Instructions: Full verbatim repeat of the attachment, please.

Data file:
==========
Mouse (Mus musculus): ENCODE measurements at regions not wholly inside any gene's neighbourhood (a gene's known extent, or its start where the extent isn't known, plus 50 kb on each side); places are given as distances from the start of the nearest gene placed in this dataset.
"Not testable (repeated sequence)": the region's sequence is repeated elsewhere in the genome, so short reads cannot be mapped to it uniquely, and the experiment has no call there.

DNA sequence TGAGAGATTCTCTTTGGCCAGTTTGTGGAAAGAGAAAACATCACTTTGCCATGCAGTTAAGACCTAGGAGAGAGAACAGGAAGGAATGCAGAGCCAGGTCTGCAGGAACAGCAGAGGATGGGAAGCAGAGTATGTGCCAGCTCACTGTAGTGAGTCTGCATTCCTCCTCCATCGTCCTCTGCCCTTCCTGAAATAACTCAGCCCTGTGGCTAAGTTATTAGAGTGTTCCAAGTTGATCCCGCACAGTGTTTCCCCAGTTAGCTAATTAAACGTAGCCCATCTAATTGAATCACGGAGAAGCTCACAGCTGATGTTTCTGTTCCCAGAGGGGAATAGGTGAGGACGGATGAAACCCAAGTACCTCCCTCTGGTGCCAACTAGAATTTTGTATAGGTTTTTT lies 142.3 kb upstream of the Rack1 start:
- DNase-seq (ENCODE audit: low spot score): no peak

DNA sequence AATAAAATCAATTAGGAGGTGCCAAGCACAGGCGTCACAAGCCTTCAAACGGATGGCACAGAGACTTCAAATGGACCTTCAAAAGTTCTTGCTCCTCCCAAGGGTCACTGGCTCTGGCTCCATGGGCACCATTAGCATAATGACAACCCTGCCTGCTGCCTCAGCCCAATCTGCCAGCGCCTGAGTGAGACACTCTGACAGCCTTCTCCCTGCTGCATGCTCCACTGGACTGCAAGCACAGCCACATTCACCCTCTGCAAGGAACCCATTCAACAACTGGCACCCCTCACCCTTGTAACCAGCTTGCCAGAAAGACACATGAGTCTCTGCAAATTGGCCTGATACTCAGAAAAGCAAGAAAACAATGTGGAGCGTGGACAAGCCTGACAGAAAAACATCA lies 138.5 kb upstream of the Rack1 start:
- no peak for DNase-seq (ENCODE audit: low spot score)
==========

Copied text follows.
Mouse (Mus musculus): ENCODE measurements at regions not wholly inside any gene's neighbourhood (a gene's known extent, or its start where the extent isn't known, plus 50 kb on each side); places are given as distances from the start of the nearest gene placed in this dataset.
"Not testable (repeated sequence)": the region's sequence is repeated elsewhere in the genome, so short reads cannot be mapped to it uniquely, and the experiment has no call there.

DNA sequence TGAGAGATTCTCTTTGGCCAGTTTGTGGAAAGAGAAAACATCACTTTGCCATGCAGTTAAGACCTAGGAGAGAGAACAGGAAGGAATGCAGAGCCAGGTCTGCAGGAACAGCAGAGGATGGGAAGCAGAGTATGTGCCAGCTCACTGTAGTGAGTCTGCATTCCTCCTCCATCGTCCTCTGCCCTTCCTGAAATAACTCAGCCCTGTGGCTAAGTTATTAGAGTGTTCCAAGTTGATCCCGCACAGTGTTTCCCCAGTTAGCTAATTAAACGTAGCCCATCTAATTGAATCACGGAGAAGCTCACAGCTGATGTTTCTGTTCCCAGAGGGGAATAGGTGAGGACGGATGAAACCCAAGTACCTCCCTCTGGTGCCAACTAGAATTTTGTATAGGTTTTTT lies 142.3 kb upstream of the Rack1 start:
- DNase-seq (ENCODE audit: low spot score): no peak

DNA sequence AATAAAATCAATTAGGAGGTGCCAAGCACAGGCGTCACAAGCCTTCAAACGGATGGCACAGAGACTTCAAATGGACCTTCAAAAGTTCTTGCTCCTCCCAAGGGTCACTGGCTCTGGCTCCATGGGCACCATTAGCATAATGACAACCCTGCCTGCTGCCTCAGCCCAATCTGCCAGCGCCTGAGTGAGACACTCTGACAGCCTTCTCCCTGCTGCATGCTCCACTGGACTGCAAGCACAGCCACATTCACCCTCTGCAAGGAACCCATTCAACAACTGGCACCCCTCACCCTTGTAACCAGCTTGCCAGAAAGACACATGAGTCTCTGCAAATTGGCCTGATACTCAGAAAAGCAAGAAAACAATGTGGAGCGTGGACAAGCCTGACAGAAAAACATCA lies 138.5 kb upstream of the Rack1 start:
- no peak for DNase-seq (ENCODE audit: low spot score)